Disabled swim club under threat of closure as council proposes ‘unfair’ move to new leisure centre
PUBLISHED: 08:50 04 October 2019 | UPDATED: 10:01 04 October 2019
A disabled swimming club which has been running in Redbridge since 1977 is under threat of closure after the council’s leisure arm put forward proposals to move its club to another site, leaving its members “highly unsettled” and unable to attend sessions.
Redbridge Dippers Club, a registered charity, currently holds two weekly classes for its 48 members at Fullwell Cross Leisure Centre in Barkingside.
Vision, Redbridge Council's leisure arm, is proposing to move the club's Tuesday sessions to Mayfield Leisure Centre in Goodmayes, which will leave many members with a 90-minute round-trip, the club said.
The club's Sunday session will remain at Fullwell Cross Leisure Centre.
Members are "extremely concerned" at the prospect of moving and have written to Vision to ask for the proposals to be reconsidered.
A spokeswoman for the club said: "Members mostly live locally, the short walking or driving distance to the pool being of huge benefit.
"We are a small club that has been running since 1977 in order to meet a very real need in this part of the borough. Our sessions help people with a wide range of problems from autism and learning difficulties to physical disabilities and impairment from strokes.
"Over the years it has become clear that participation contributes to improving general health, wellbeing, confidence and social skills and is also simply an opportunity for members to have fun and enjoy the freedom that being in the pool offers them.
"The news of the proposed move is proving highly unsettling for our members.
"Change is not a thing that a lot of members can easily cope with, and it often has a really disorientating effect.
"We are fearful that many members will stop attending, which will mean them losing out on so much.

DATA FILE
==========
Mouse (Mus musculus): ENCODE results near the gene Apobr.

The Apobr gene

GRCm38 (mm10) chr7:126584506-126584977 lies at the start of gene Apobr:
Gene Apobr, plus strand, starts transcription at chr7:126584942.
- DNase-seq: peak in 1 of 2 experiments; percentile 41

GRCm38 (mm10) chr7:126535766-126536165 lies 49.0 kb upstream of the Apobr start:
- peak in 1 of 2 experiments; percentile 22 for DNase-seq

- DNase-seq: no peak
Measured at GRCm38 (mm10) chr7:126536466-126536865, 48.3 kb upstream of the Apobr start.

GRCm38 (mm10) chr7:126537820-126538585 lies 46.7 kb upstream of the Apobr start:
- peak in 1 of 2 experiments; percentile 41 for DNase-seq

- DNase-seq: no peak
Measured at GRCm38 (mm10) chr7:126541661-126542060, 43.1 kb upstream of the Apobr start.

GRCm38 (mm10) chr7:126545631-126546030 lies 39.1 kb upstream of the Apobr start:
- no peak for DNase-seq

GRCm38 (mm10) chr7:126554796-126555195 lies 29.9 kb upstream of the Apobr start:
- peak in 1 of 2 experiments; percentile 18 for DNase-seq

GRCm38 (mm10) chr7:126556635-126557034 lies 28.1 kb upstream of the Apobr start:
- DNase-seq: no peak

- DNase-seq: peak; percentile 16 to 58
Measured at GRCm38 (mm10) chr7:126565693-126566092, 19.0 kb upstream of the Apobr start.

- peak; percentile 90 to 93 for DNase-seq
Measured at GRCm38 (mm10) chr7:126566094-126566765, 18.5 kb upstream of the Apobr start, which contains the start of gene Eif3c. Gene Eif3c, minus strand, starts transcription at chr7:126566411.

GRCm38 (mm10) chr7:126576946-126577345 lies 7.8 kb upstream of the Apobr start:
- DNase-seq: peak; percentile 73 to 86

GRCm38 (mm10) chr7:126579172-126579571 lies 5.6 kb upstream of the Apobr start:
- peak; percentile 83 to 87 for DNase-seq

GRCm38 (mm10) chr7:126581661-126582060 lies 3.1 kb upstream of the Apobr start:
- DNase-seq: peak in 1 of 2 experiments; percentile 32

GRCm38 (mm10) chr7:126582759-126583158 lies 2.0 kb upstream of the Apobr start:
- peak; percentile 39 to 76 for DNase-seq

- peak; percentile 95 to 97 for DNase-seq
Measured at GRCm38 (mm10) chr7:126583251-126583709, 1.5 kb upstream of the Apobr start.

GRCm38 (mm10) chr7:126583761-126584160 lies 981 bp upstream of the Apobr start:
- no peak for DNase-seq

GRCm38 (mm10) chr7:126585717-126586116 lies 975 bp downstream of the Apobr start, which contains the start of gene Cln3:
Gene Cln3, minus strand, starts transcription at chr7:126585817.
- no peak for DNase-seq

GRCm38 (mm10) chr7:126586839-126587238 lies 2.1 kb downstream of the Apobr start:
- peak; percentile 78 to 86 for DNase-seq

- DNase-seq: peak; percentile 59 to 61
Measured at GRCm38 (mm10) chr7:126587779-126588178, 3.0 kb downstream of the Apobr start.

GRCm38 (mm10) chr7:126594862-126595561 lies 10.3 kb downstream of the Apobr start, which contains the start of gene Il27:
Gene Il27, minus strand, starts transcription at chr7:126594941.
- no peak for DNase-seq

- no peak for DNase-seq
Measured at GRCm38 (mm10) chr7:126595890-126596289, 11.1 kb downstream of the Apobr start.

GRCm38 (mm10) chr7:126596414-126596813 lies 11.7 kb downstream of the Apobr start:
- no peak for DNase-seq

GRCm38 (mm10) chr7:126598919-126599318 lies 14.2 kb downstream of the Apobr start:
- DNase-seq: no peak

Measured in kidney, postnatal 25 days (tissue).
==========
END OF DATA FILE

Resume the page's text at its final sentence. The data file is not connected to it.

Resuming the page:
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The club was moved from Seven Kings to Barkingside 11 years ago and managed to consolidate and rebuild following the move.
"However, the concern is that the club is now mainly run by older volunteers, who will not have the strength or stamina to rebuild again," the spokeswoman said.
"It pains me to say this, but it feels that, as a small organisation for those with disabilities, we are being ridden rough-shod over in favour of those who are able-bodied."
Gloria Mead, 74, the club's treasurer, told the Recorder: "They have been trying to move us for some time. I want this to be highlighted because of the lack of pools in the borough.
"Thirty members came to the meeting with Vision but they would not allow them to come in the meeting.
"We look after so many people in this voluntary service - autistic kids, stroke patients, and people with learning disabilities. It's very valuable for members. We do a good service."
One member said: "My son has autism and has great difficulty adapting to change. It would therefore make it very difficult for my son to attend at all. This proposal to move the session is just unfair as it is pushing out people with disabilities who otherwise have very little access to any activities in this borough."
Another member, whose daughter suffers from a genetic disease, said the club offers more than just swimming classes - it also organises Christmas parties and group outings.
"The decision to move out to Mayfield could bring this club to the verge of closure and would take away the happiness they are spreading to much needed special needs people," they said.
A Vision spokesman said: "We appreciate the importance of swimming for disabled residents in Redbridge, which is why we've been supporting the club with free facilities twice a week for over ten years, and will continue to do so.
"The proposed move to Mayfield Leisure Centre for one of their free sessions will give the club and swimmers access to a super facility, including modern changing rooms specifically designed for disabled customers and improved access to the pool with graduated steps.
"The move will also help grow the club in a different part of the borough and provide enjoyment and exercise for even more disabled people, at the same time as freeing up space at Fullwell Leisure Centre for some of the 2,500 children and adults on the waiting list for swimming lessons.
"Members of Redbridge Dippers can also use Fullwell Cross pool at any time during public hours."
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